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I’ve adapted to this schedule down through the years as the kids came along, grew, and now are all old enough to not only feed, clothe, and bathe themselves, but actually drive and stay away from home, too. Believe me when I say it’s a miracle I have any hair left from pulling it out in those early, shall we say CHALLENGING years of (almost single) parenthood!!!
Our recent adaptive mode has been to travel with him, or in the case this week, to him. Since he spent all of last week in Germany, flew home for 3 days, and is now at “the office” for two weeks, we decided to fly down to spend a long weekend together. Let’s see…22 degrees in WV or 78 in Tampa – is there really any reason to debate?!
Thing is, I’ve never flown without him. Well, except for the time I went to Europe for a college ministry trip, but we had people guiding us, so I’ve never had to be the responsible one. My kids realize that going ANYWHERE with mom – be it the grocery store or the drive-thru – is an adventure. Mostly funny and occasionally dangerous things happen when they’re with mom.
My eldest knows this the best, having been with me when I’ve gotten lost (with my excellent sense of direction) more times than she cares to admit. Needless to say, she was a little worried, knowing mom was at the helm of this whole flying experience!
Jim went over the whole itinerary – from the parking garage at our small airport in Charleston, printing tickets and checking baggage – to the plane switch in the very large Atlanta airport. I made him repeat it no less than 50 times.
Yesterday was the big day. We secured parking, unloaded luggage, and everyone’s suitcase handle slid out for smooth rolling except Hayley’s. We pulled on it. We pushed on it. We tried one pulling and one pushing at the same time. We opened it, unpacked it, and then pulled on it. Nothing.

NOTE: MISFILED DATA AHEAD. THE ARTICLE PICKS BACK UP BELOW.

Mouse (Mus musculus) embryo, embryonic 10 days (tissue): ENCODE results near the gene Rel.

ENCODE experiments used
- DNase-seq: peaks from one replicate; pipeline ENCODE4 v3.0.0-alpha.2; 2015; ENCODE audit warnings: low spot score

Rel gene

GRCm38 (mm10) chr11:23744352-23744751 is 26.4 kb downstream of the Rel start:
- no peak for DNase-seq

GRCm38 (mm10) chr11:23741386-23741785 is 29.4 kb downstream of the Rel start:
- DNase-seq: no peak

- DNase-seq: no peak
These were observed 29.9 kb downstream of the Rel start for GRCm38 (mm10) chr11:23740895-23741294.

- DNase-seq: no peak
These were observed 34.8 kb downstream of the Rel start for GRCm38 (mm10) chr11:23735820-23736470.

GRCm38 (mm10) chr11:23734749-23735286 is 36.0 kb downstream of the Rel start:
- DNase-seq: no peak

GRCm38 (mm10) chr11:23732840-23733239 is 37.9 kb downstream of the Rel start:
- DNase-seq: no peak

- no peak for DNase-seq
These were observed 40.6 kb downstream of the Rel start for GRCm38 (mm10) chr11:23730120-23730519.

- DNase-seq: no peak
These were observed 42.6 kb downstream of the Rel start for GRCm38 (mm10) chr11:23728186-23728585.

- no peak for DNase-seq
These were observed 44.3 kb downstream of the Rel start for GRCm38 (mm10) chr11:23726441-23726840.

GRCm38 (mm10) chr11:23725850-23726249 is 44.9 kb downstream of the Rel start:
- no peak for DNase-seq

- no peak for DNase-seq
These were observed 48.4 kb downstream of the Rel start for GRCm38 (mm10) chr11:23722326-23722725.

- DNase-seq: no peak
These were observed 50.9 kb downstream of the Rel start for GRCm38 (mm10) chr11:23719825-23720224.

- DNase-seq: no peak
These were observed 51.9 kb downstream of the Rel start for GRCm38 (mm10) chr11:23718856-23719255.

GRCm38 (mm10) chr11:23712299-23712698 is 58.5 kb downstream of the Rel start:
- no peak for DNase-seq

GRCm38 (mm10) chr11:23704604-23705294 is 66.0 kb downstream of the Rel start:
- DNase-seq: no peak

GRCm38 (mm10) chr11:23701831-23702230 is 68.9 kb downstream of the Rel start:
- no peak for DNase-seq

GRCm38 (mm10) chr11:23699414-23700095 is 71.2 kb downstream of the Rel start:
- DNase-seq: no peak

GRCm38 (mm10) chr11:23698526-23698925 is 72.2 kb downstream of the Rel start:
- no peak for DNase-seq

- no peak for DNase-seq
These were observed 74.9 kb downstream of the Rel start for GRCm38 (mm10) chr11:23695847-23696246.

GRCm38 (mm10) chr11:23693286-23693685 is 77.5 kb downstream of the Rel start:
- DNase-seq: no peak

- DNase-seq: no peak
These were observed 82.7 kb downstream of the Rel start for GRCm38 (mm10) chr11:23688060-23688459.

There was nothing to do but carry it, and it was heavy, as were the rest of our’s – we are ladies, after all. After Hayley tired of toting, Taryn took over, and finally, almost at the door, the airport guy offered to carry it. I couldn’t keep from giggling as I rounded the last bend with my smoothly rolling suitcase, to look back past Kylie and Hayley and see Taryn far behind, puffing to keep up with her short, stubby legs hauling that heavy suitcase for her baby sister. Take heart, young mamas – older, dominating siblings eventually turn out to be a blessing, because they have to take over and fix challenging situations!
I knew with Taryn along, we would be fine. This girl is quick thinking on her feet and can hear two conversations at once – which turned out handy later when I didn’t catch the call for zone 2 in Atlanta and she did even while carrying a convo with her fiancee on the phone.
Taryn helped me get the tickets printed at the kiosk. Dealing with touch screens is part of her job so she processes those kinds of things quickly.